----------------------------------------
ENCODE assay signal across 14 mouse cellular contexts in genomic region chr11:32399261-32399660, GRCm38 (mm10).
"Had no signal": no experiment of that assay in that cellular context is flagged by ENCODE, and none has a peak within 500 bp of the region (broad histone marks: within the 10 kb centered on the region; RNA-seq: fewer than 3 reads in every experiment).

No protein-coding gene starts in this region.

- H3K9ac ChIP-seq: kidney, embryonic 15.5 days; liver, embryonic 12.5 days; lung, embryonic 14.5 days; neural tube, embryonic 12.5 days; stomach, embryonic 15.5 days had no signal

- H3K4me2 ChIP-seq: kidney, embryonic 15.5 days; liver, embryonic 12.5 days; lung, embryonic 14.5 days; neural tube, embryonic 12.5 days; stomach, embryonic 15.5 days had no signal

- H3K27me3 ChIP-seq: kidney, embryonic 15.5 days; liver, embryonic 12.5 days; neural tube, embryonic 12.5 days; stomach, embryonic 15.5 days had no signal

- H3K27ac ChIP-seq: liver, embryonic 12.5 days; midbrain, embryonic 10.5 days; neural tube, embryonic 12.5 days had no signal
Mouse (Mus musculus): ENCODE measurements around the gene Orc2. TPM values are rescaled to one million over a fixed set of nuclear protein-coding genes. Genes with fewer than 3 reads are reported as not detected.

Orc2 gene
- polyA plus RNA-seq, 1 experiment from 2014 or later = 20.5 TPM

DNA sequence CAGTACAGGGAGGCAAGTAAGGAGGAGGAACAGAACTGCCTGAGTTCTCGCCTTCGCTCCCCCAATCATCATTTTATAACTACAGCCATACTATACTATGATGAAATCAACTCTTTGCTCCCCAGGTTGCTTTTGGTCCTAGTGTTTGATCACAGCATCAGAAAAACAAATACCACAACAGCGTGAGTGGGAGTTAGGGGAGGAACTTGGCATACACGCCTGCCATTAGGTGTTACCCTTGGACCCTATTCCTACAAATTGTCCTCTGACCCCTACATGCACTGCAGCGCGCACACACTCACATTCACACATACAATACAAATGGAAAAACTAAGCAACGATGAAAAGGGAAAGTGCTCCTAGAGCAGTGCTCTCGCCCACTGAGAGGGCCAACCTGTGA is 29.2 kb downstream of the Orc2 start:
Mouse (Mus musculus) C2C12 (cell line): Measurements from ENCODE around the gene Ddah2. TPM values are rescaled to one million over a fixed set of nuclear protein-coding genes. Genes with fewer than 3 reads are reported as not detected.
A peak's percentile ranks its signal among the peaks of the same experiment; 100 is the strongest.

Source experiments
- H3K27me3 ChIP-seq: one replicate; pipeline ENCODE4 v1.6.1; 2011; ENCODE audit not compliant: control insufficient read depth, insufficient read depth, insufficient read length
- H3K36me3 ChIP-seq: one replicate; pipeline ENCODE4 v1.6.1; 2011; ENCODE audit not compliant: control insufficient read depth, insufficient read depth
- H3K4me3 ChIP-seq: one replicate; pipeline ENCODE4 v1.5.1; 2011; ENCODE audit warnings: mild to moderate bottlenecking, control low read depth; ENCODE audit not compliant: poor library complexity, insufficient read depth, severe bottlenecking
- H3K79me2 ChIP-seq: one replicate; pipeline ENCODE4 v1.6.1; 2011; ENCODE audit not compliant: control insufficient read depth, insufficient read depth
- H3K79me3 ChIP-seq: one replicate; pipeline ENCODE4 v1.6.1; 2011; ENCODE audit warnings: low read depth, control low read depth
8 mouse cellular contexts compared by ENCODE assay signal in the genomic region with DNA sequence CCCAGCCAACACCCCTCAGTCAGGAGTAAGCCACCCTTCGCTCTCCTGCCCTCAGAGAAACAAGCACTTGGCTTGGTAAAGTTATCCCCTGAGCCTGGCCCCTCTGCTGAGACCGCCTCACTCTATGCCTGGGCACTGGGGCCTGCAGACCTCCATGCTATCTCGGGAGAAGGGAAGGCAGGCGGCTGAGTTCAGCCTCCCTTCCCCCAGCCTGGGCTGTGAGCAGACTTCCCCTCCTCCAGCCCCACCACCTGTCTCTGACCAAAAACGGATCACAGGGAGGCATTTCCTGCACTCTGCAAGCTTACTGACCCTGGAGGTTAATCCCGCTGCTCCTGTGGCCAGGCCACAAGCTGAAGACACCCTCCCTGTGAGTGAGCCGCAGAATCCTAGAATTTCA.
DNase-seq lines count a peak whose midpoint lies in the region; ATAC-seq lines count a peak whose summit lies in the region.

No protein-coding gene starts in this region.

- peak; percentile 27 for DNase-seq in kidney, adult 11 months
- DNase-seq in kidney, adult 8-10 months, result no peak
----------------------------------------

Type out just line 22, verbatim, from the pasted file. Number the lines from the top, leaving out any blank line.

No protein-coding gene starts in this region.